Melbourne’s first Powerwall 2 has been installed at a three-bedroom, one storey house in Coburg. Brendan Fahey and his wife Josephine added Tesla’s shiny new battery to their home to complement their existing solar panels, after Brendan calculated that the Powerwall 2 could take his energy bill down almost to zero.
Tesla’s Powerwall 2 was announced in October 2016, a follow-up to the original Powerwall, launched in 2015. The new model has improved on the original in a number of ways. One of the biggest changes is a built-in inverter, where the original model required an external one. The Powerwall 2 almost doubles the capacity of its predecessor, upgrading from 7kWh to a full 14kWh (13.5kWh of which is usable capacity). With Australia’s average household electricity usage estimated to be around 16kWh a day, or as low as 13.5kWh in Victoria, the Powerwall 2 is now offering enough storage for Aussie households to potentially offset their entire electricity bill, and perhaps even move off the grid.
This is what Brendan found when he crunched the numbers around adding a Powerwall 2 to his existing solar. “I did some calculations with Powerwall 2 by writing a little formula based on my solar production and electricity usage for each day from 1st December 2016,” Brendan explains. “Starting with a 14kWh home battery I subtracted and added on the gains and losses as I went through the six months up until a few weeks ago. At no point in my calculations did the 14kWh battery run out. If I had owned Powerwall 2 during that time I would have had no electricity bill.”
Of course while Tesla and the Powerwall are big names in home energy storage, they’re certainly not the only players on the field. One of the big stories the week of the Powerwall 2’s launch pointed out that Tesla’s shiny new battery had already been beaten on price by a competitor — an Australian made battery called the Ampetus “Super” Lithium. Based on SolarQuotes’ solar battery comparison table, the Ampetus, a $2300, 3kWh battery has the lowest cost per warranted kWh of all the batteries currently on the market, at 19c. Tesla’s Powerwall 2 is a close second at 23c per warranted kWh.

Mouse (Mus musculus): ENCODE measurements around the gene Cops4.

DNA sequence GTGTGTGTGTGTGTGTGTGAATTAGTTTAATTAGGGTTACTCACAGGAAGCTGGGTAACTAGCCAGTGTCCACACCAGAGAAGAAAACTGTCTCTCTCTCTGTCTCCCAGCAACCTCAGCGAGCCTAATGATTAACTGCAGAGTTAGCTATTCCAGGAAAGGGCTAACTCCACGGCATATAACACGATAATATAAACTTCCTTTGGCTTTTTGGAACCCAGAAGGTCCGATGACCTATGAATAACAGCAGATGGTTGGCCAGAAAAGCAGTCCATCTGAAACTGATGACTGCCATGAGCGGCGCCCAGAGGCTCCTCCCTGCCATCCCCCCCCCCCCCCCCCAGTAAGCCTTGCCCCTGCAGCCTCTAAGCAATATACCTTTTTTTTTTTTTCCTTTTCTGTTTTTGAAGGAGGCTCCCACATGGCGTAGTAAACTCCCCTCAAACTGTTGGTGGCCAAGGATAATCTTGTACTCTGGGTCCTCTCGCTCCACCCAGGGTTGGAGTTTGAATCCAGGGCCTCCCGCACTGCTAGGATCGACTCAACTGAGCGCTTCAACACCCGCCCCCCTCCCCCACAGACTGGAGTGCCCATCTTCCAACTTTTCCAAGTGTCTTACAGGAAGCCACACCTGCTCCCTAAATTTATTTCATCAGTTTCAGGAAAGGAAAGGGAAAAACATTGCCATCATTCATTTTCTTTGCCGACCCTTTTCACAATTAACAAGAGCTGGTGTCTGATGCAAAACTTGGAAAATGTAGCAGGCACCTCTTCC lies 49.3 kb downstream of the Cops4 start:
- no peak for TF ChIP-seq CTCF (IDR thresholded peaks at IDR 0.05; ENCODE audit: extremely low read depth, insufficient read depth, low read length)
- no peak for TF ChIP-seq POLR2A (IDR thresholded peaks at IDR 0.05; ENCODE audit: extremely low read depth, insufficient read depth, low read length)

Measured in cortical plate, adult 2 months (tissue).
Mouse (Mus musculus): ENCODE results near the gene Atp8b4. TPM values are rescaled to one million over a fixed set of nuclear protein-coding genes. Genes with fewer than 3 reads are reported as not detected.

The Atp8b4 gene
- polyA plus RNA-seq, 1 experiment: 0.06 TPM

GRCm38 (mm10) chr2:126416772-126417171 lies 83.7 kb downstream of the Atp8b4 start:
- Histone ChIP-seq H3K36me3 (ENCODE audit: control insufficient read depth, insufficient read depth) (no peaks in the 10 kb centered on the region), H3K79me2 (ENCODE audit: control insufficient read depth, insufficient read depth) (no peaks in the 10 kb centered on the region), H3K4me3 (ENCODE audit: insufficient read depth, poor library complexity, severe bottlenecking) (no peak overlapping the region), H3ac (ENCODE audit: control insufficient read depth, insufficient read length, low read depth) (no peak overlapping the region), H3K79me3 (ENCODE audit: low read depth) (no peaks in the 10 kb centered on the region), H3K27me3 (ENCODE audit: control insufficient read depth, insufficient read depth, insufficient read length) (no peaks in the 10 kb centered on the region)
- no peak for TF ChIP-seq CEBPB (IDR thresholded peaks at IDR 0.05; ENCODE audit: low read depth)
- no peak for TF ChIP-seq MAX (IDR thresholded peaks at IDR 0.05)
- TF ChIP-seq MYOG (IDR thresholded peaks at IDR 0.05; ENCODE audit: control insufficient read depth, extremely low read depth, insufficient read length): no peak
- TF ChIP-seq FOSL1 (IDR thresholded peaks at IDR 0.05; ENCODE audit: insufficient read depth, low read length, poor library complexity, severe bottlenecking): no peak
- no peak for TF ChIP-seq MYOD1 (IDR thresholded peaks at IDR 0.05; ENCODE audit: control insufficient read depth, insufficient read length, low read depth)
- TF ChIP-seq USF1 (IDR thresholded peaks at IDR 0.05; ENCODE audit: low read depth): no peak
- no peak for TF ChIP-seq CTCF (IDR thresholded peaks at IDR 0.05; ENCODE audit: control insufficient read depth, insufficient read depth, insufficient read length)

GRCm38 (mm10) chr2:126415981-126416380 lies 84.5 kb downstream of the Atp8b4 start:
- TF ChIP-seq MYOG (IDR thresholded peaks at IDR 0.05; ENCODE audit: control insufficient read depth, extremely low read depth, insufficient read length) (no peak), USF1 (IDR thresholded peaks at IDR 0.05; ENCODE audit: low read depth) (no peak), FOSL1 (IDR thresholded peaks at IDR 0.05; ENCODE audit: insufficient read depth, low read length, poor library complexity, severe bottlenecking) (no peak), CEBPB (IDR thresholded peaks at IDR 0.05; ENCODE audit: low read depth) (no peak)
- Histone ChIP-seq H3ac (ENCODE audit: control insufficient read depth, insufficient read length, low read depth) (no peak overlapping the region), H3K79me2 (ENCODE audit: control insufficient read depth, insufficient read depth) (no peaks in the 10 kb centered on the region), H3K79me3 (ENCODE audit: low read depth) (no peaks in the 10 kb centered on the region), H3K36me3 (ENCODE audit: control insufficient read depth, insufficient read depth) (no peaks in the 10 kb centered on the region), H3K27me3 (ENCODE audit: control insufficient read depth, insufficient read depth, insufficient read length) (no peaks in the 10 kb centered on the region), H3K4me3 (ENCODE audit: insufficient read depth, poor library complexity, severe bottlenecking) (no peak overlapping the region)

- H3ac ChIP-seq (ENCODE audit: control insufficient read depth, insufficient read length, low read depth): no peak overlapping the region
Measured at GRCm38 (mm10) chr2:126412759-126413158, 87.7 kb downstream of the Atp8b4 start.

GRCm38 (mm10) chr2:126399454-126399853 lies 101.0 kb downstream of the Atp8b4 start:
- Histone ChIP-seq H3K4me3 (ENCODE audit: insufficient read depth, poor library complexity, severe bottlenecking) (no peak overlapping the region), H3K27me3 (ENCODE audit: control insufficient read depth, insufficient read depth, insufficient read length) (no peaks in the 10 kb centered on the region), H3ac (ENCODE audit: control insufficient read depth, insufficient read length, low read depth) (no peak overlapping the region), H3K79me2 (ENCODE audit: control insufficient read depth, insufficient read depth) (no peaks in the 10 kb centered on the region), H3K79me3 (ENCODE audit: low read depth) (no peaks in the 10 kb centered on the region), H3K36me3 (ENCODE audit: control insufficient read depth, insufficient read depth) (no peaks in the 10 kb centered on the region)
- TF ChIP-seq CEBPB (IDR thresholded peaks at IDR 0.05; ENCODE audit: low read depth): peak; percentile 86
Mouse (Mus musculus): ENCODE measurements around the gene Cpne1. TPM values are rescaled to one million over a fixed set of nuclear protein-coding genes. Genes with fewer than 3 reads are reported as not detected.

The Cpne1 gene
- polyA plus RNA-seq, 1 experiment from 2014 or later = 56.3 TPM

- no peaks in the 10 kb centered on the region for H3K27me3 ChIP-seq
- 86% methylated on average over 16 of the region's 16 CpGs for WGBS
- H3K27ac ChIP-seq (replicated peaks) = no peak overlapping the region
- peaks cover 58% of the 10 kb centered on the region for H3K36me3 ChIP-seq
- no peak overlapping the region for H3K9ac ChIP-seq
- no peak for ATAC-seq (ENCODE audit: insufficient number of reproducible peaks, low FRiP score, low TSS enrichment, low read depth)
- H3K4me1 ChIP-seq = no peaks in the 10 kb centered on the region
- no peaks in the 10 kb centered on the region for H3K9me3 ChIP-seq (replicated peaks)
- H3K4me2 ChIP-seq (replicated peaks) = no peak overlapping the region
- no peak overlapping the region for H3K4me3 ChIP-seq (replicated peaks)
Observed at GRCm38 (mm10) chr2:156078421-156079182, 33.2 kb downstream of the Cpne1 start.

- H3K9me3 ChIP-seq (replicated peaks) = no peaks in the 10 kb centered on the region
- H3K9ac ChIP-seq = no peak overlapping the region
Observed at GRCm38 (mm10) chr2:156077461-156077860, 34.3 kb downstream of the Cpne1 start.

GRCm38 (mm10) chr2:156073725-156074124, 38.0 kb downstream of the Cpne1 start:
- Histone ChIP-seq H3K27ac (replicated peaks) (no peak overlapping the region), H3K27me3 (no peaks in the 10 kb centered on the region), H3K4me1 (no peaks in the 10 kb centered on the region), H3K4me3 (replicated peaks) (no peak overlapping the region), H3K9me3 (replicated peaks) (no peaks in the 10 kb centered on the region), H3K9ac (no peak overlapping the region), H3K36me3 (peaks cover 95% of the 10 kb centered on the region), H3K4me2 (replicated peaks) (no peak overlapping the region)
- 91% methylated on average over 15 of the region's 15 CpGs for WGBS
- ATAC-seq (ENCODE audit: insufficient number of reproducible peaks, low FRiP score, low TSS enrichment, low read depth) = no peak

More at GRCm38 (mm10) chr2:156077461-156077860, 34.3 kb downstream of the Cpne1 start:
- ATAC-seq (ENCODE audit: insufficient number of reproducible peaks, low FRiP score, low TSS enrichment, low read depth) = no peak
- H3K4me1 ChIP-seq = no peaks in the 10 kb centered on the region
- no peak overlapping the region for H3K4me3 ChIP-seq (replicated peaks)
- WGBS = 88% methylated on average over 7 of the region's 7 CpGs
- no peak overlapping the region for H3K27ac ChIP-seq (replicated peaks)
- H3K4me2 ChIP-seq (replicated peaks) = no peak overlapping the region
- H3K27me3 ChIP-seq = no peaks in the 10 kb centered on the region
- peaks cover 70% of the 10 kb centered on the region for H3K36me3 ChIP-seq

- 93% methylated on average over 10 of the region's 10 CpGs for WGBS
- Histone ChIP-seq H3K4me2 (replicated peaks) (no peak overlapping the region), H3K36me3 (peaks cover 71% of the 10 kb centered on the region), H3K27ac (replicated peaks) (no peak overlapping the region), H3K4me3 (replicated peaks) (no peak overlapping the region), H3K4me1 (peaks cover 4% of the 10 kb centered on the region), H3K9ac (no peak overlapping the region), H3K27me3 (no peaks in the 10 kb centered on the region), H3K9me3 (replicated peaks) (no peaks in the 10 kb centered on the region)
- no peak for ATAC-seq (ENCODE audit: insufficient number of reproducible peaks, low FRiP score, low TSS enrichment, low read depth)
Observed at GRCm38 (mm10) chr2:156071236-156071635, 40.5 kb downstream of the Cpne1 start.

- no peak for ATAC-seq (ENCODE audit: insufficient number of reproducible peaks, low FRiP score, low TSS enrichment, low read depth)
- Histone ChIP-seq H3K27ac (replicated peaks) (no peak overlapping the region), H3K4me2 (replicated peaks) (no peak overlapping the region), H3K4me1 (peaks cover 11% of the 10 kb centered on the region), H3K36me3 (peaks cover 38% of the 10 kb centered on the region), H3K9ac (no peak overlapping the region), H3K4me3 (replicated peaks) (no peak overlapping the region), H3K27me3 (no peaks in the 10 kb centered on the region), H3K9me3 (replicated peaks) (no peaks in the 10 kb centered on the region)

Taking into consideration the Powerwall 2’s larger size and included inverter, which the Ampetus model doesn’t include, the Powerwall 2 is still competing closely with the super cheap Australian model. For Brendan especially, the Powerwall 2’s size was one of its biggest selling points. “The Powerwall was much cheaper than other batteries,” he explained. “And at 14kWh it was a good size, which by my calculations would leave our power bills close to zero.” The price was also a tipping point — with the improved model it was finally worth the investment. “I had considered batteries for a few years but they were too expensive. The new Powerwall 2 made my mind up.”
Another key advantage to the Powerwall 2 over the original (or even over its competitors) is its integration with the Tesla app. While the app was originally designed just for Tesla’s electric vehicles, it was recently updated with the capacity to connect to Powerwall 2 modules. The app lets Powerwall owners monitor their home energy system from afar, while also allowing input such as setting a minimum energy reserve in case of a grid outage. “It’s really good that you can see what’s happening any time,” Brendan said. “And I will check it multiple times a day.”
While solar panels alone can provide some offset on a household’s electricity bill by selling back to the grid in times of excess, Australian feed-in tariffs are disappointingly low. With the end of government incentives such as NSW’s Solar Bonus Scheme or the Queensland scheme that awarded a premium tariff of 44c/kWh, solar owners are being paid pennies for their excess power. Brendan is getting only 5.5c/kWh from the energy he feeds back into the grid, though it’s set to rise to 11.3c from July 1st.
With feed-in tariffs now four or five times less than the cost of electricity households purchase back from the grid, batteries like the Powerwall 2 are vital to making the most of home solar power. One of the early adopters of the original Powerwall battery, Nick Pfitzner, shared his story with us earlier this year. With the help of his rooftop solar and integrated Powerwall, Nick managed to cut his electricity bill by a staggering 92.2 per cent.
Nick also integrated his battery with Reposit Power’s GridCredits system — whereby energy stored in your battery is sold to the grid during price spikes driven by peak demand, at prices of up to $1/kWh. The earnings from these peak events are given back to Reposit customers as ‘GridCredits’, which provide a discount off their electricity bill. Brendan hasn’t included any extras like this yet, but says that he is “currently looking at Reposit Power as a possibility.”
With the fully installed cost of Brendan’s Powerwall 2 sitting at $10,917, Brendan is confident in his investment. “The payback time I have calculated is around 7 years,” he told Gizmodo. “But as energy prices rise this may lessen.”
For Brendan, however, the incentive isn’t just financial. As much as he wants to save money, he’s also a supporter of Tesla’s sustainable energy mission. “My motivation is to get my electricity bill as close to $0 as possible, and for the good of the environment, which is why I chose Powerwall.”